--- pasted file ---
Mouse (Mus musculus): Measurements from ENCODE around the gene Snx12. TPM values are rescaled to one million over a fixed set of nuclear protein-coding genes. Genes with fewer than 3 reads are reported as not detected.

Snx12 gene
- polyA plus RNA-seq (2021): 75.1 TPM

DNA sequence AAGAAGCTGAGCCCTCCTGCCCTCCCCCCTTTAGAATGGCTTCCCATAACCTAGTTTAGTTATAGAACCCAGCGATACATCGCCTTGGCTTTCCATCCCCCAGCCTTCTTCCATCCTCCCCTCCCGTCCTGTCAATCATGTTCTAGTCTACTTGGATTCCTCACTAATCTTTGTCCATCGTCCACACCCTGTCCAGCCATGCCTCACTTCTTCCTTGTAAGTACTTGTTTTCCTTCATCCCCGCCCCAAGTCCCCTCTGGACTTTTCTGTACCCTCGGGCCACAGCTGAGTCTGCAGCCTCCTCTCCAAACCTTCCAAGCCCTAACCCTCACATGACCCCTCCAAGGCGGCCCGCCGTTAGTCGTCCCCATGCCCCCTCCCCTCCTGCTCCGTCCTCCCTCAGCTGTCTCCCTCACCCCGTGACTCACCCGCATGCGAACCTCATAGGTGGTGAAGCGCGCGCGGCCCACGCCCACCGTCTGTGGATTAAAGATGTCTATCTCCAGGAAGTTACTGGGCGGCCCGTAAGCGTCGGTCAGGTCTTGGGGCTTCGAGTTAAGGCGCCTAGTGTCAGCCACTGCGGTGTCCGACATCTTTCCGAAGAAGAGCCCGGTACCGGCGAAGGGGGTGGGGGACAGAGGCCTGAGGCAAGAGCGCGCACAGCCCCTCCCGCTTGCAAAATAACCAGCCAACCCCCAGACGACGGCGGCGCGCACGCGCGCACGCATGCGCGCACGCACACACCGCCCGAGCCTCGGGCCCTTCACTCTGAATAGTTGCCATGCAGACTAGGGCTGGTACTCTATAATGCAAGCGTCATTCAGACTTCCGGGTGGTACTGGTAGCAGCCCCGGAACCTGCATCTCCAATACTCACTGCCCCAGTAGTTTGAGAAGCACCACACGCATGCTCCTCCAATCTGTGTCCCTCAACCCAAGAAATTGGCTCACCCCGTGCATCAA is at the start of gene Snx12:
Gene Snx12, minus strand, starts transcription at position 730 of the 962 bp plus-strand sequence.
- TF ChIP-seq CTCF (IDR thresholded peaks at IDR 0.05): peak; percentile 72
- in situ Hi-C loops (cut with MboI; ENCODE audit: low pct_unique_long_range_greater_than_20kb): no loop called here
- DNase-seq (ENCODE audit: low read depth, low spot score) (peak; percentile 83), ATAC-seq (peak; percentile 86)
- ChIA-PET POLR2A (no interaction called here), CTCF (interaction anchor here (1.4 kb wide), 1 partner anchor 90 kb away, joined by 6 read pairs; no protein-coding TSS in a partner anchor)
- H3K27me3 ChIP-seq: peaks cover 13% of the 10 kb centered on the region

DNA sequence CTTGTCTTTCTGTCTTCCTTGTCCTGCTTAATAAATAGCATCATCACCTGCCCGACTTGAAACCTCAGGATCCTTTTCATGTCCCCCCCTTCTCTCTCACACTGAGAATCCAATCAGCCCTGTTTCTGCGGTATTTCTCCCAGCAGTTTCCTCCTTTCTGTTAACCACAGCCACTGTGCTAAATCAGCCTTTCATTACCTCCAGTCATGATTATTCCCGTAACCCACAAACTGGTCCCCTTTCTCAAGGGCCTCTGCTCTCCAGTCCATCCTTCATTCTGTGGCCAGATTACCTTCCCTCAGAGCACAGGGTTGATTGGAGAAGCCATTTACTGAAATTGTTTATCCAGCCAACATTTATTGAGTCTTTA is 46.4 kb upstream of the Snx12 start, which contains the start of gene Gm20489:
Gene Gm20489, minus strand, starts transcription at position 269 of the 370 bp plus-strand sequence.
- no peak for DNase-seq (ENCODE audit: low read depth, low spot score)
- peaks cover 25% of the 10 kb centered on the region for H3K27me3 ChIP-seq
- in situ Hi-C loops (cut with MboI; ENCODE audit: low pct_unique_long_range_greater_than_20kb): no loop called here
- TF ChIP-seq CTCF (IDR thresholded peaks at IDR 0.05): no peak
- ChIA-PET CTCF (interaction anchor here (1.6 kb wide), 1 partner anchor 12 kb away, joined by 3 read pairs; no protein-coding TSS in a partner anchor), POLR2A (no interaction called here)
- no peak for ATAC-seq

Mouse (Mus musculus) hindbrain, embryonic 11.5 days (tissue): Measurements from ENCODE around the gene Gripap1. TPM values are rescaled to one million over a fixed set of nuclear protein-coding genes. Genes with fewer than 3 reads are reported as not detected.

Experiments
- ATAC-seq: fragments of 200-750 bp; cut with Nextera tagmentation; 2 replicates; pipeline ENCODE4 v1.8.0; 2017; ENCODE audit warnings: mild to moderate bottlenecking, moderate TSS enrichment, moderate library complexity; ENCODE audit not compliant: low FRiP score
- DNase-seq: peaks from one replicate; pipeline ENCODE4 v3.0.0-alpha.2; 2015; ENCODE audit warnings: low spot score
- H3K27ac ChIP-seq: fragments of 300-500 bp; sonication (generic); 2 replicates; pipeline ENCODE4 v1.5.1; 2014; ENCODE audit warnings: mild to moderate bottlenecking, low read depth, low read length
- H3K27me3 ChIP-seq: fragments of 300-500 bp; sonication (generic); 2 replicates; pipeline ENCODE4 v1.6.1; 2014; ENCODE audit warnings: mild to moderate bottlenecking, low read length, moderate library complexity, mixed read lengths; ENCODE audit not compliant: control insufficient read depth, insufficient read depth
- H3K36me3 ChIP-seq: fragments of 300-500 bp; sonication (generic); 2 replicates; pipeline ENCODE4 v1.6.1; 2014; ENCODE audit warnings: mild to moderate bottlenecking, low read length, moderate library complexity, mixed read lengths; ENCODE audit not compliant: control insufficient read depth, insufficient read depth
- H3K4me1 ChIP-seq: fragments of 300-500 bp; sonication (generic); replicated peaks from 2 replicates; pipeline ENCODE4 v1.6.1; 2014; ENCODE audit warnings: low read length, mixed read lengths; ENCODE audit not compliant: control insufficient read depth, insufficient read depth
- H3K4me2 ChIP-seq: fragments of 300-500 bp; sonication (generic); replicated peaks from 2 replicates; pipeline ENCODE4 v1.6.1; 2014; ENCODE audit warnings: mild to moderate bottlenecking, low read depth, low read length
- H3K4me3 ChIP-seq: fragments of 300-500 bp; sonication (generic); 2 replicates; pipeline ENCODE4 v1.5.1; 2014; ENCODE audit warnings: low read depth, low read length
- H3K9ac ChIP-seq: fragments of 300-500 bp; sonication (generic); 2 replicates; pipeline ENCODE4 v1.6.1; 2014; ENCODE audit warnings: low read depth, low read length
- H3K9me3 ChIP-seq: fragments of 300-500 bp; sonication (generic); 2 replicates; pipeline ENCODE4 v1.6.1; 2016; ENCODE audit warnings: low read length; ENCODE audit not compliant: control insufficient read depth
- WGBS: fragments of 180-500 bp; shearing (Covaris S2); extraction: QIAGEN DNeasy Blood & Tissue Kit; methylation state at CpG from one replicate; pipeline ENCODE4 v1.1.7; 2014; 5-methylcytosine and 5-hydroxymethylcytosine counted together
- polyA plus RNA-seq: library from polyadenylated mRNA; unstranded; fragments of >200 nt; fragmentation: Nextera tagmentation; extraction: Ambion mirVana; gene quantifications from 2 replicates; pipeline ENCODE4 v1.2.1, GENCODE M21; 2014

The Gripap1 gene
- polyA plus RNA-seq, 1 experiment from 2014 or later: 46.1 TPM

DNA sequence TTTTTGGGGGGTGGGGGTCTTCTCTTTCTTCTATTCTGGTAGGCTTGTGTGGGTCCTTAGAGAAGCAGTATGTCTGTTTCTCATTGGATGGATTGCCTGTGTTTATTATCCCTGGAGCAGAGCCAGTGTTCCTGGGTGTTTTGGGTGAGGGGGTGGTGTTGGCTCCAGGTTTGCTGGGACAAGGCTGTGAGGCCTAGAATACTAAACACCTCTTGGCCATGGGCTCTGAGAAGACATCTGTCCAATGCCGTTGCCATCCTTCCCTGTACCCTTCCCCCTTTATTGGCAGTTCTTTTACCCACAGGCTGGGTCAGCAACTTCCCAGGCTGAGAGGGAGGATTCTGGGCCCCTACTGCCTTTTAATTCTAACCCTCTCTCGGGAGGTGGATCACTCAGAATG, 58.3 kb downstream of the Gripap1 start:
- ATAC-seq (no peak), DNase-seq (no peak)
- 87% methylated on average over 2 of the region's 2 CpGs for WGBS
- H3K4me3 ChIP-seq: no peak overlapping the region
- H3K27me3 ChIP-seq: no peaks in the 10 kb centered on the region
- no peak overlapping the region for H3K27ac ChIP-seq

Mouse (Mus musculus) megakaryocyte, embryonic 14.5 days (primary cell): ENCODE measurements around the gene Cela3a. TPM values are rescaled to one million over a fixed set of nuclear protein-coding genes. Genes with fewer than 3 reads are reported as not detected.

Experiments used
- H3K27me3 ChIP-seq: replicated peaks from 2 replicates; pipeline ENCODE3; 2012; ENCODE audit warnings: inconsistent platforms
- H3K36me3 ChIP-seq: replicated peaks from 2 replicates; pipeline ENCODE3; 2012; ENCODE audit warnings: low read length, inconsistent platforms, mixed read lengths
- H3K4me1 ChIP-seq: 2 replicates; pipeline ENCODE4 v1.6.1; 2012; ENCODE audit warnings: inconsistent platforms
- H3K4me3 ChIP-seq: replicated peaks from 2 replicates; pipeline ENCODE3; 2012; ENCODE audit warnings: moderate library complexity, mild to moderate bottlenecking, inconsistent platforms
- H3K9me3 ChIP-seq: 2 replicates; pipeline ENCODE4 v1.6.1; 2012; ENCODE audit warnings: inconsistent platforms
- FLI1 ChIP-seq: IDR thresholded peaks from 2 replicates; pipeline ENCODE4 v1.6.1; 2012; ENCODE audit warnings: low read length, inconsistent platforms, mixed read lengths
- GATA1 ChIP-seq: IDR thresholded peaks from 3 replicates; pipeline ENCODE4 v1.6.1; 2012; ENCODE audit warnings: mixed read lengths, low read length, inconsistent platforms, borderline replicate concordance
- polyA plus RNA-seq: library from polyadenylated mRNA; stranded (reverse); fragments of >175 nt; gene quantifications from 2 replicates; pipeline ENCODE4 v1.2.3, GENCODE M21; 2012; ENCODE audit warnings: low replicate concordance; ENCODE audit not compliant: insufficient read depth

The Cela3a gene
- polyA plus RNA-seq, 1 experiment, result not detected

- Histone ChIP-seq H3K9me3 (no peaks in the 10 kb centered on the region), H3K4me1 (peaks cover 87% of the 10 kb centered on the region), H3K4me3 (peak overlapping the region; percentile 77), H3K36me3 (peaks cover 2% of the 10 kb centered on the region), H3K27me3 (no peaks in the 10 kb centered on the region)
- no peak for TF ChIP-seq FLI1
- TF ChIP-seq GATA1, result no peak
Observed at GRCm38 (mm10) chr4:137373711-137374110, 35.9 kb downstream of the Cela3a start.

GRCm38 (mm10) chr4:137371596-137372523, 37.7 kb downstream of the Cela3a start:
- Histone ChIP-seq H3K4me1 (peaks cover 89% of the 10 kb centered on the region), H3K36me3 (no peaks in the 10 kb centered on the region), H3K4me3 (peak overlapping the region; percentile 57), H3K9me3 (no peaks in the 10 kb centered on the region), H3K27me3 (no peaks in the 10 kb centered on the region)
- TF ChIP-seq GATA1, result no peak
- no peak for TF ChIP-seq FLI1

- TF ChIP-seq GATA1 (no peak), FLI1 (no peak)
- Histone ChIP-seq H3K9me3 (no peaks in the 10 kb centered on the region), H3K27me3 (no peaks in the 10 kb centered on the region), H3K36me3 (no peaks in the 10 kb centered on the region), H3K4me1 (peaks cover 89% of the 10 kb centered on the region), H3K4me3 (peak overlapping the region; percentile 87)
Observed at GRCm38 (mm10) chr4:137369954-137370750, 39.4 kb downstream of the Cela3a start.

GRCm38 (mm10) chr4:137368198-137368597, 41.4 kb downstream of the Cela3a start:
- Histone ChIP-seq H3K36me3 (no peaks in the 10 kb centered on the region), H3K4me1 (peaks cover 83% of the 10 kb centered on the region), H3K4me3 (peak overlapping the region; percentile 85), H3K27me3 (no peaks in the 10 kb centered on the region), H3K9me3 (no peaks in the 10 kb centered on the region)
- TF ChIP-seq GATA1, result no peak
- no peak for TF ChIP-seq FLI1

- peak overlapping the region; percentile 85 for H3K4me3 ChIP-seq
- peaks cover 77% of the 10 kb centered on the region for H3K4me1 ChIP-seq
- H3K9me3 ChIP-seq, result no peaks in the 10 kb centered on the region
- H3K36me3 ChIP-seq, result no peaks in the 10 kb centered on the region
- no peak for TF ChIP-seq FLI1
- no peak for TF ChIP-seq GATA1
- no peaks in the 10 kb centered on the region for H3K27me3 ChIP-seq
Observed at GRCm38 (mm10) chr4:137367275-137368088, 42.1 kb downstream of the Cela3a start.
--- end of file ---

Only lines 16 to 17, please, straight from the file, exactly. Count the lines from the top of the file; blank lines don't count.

- TF ChIP-seq CTCF (IDR thresholded peaks at IDR 0.05): no peak
- ChIA-PET CTCF (interaction anchor here (1.6 kb wide), 1 partner anchor 12 kb away, joined by 3 read pairs; no protein-coding TSS in a partner anchor), POLR2A (no interaction called here)